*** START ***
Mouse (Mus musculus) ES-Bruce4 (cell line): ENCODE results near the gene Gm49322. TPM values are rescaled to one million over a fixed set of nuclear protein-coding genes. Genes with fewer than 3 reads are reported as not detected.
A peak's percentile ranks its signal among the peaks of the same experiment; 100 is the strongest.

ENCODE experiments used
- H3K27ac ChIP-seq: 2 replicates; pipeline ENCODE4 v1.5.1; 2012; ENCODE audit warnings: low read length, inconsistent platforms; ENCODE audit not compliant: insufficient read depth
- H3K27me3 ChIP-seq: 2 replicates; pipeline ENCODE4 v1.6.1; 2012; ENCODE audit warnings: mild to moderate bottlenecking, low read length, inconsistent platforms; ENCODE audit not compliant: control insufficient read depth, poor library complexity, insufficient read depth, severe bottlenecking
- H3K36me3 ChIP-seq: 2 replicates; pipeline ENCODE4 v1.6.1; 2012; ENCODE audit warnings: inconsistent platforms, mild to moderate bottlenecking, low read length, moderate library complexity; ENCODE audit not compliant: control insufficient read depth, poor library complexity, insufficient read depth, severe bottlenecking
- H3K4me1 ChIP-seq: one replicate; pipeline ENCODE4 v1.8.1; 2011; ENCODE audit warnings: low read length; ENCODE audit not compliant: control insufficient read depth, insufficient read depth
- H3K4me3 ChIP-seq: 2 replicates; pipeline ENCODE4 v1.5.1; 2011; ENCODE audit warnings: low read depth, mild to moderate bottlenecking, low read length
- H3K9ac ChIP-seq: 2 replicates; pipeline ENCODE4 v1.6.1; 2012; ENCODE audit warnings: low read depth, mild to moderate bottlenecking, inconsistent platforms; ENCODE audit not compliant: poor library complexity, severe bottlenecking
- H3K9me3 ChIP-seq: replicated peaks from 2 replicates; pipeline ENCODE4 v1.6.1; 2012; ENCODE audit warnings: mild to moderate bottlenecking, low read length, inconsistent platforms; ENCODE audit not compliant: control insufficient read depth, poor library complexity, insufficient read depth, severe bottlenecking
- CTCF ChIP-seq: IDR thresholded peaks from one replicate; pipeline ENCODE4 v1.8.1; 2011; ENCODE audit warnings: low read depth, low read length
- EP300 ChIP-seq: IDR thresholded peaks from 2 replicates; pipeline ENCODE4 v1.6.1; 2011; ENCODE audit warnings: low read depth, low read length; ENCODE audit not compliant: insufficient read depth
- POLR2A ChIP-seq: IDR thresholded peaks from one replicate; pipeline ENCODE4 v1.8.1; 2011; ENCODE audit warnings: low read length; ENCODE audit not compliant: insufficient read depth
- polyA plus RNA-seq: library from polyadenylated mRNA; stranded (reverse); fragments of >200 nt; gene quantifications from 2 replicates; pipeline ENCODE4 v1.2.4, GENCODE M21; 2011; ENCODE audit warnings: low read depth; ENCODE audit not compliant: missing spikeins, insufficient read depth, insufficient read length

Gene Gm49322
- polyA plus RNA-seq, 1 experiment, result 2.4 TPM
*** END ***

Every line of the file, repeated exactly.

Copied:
Mouse (Mus musculus) ES-Bruce4 (cell line): ENCODE results near the gene Gm49322. TPM values are rescaled to one million over a fixed set of nuclear protein-coding genes. Genes with fewer than 3 reads are reported as not detected.
A peak's percentile ranks its signal among the peaks of the same experiment; 100 is the strongest.

ENCODE experiments used
- H3K27ac ChIP-seq: 2 replicates; pipeline ENCODE4 v1.5.1; 2012; ENCODE audit warnings: low read length, inconsistent platforms; ENCODE audit not compliant: insufficient read depth
- H3K27me3 ChIP-seq: 2 replicates; pipeline ENCODE4 v1.6.1; 2012; ENCODE audit warnings: mild to moderate bottlenecking, low read length, inconsistent platforms; ENCODE audit not compliant: control insufficient read depth, poor library complexity, insufficient read depth, severe bottlenecking
- H3K36me3 ChIP-seq: 2 replicates; pipeline ENCODE4 v1.6.1; 2012; ENCODE audit warnings: inconsistent platforms, mild to moderate bottlenecking, low read length, moderate library complexity; ENCODE audit not compliant: control insufficient read depth, poor library complexity, insufficient read depth, severe bottlenecking
- H3K4me1 ChIP-seq: one replicate; pipeline ENCODE4 v1.8.1; 2011; ENCODE audit warnings: low read length; ENCODE audit not compliant: control insufficient read depth, insufficient read depth
- H3K4me3 ChIP-seq: 2 replicates; pipeline ENCODE4 v1.5.1; 2011; ENCODE audit warnings: low read depth, mild to moderate bottlenecking, low read length
- H3K9ac ChIP-seq: 2 replicates; pipeline ENCODE4 v1.6.1; 2012; ENCODE audit warnings: low read depth, mild to moderate bottlenecking, inconsistent platforms; ENCODE audit not compliant: poor library complexity, severe bottlenecking
- H3K9me3 ChIP-seq: replicated peaks from 2 replicates; pipeline ENCODE4 v1.6.1; 2012; ENCODE audit warnings: mild to moderate bottlenecking, low read length, inconsistent platforms; ENCODE audit not compliant: control insufficient read depth, poor library complexity, insufficient read depth, severe bottlenecking
- CTCF ChIP-seq: IDR thresholded peaks from one replicate; pipeline ENCODE4 v1.8.1; 2011; ENCODE audit warnings: low read depth, low read length
- EP300 ChIP-seq: IDR thresholded peaks from 2 replicates; pipeline ENCODE4 v1.6.1; 2011; ENCODE audit warnings: low read depth, low read length; ENCODE audit not compliant: insufficient read depth
- POLR2A ChIP-seq: IDR thresholded peaks from one replicate; pipeline ENCODE4 v1.8.1; 2011; ENCODE audit warnings: low read length; ENCODE audit not compliant: insufficient read depth
- polyA plus RNA-seq: library from polyadenylated mRNA; stranded (reverse); fragments of >200 nt; gene quantifications from 2 replicates; pipeline ENCODE4 v1.2.4, GENCODE M21; 2011; ENCODE audit warnings: low read depth; ENCODE audit not compliant: missing spikeins, insufficient read depth, insufficient read length

Gene Gm49322
- polyA plus RNA-seq, 1 experiment, result 2.4 TPM